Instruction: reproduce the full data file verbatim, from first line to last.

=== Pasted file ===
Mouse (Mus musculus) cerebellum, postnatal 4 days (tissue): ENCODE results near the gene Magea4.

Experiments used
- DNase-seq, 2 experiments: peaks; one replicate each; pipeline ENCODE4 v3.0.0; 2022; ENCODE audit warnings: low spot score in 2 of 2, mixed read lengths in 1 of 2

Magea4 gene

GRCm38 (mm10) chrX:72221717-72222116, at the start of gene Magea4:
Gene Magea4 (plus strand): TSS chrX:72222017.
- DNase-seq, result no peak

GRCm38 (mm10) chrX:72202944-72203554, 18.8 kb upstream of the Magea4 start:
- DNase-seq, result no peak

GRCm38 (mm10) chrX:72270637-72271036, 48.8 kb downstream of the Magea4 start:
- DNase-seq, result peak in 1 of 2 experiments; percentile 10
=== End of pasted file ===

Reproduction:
Mouse (Mus musculus) cerebellum, postnatal 4 days (tissue): ENCODE results near the gene Magea4.

Experiments used
- DNase-seq, 2 experiments: peaks; one replicate each; pipeline ENCODE4 v3.0.0; 2022; ENCODE audit warnings: low spot score in 2 of 2, mixed read lengths in 1 of 2

Magea4 gene

GRCm38 (mm10) chrX:72221717-72222116, at the start of gene Magea4:
Gene Magea4 (plus strand): TSS chrX:72222017.
- DNase-seq, result no peak

GRCm38 (mm10) chrX:72202944-72203554, 18.8 kb upstream of the Magea4 start:
- DNase-seq, result no peak

GRCm38 (mm10) chrX:72270637-72271036, 48.8 kb downstream of the Magea4 start:
- DNase-seq, result peak in 1 of 2 experiments; percentile 10